to assess nutrient content in relation to the Dietary Reference Intakes (DRIs) for older adults (HHS/AoA, 2006).
Meal Requirement Recommendation 3: USDA should give CACFP providers the option of serving one enhanced snack in the afternoon in place of a smaller snack in both the morning and the afternoon (shown in Table 7-6). The enhanced snack option would be particularly appropriate for at-risk children in afterschool programs and for older adults because their access to nutritious foods may be limited at home. The enhanced snack would have the same requirements as two of the smaller snacks. Providers would specify in advance which snack option they were choosing and would serve the same type of snack to all participants in their care. The current CACFP monitoring and reimbursement structure would need to be modified to allow for this new option.
The meal and snack patterns developed by the committee are essential parts of the recommended Meal Requirements. The tables that are presented below show, by eating occasion and age group, the types and amounts of food components that are to be offered. Footnotes in the tables refer the reader to the proposed food specifications. Those specifications are key elements of the Meal Requirements and appear later in this chapter.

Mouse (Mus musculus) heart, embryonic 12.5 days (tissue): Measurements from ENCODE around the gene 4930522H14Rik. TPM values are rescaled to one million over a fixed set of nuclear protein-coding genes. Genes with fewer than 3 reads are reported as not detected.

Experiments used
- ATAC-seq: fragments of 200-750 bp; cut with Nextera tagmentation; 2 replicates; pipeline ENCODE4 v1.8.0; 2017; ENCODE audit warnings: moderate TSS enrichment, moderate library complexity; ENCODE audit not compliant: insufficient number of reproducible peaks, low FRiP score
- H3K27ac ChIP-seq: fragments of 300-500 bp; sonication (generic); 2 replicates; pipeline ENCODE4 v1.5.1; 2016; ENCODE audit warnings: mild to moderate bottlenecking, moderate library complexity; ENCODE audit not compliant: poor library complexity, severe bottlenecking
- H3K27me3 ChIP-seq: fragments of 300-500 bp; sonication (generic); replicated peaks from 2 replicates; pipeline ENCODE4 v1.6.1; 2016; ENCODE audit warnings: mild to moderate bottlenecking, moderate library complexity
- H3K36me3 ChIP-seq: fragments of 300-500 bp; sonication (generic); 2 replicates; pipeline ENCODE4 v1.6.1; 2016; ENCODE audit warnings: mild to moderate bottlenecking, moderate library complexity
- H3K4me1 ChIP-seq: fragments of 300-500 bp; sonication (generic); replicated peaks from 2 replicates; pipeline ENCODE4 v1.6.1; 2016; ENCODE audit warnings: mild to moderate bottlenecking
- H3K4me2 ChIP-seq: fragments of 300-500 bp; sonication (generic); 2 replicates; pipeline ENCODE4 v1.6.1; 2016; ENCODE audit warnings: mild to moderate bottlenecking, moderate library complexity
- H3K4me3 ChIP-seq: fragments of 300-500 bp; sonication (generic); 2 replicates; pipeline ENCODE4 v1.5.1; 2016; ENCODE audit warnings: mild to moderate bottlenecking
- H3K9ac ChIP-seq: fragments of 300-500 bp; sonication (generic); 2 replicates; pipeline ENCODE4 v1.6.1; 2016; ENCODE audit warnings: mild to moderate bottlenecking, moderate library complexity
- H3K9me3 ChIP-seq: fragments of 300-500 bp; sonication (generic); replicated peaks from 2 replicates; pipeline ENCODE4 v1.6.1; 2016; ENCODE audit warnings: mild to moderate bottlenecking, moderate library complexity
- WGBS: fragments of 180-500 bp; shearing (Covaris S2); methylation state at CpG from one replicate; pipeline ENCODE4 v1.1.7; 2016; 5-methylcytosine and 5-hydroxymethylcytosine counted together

The recommended meal and snack patterns for infants, shown in Table 7-1, increase the consistency of CACFP infant meals with recommendations made by the American Academy of Pediatrics (AAP) (see Table 3-1 in Chapter 3) and also with the Institute of Medicine’s recommended revisions for the Supplemental Nutrition Program for Women, Infants, and Children (WIC) food packages for infants (IOM, 2006).
For children and adults, the recommended weekly meal and snack patterns covered below align CACFP meals and snacks with dietary guidance. For 1-year-old children, the patterns are aligned with recommendations from the AAP and the DRIs. For those ages 2 years and older, the patterns are consistent with the Dietary Guidelines and the DRIs. For all the age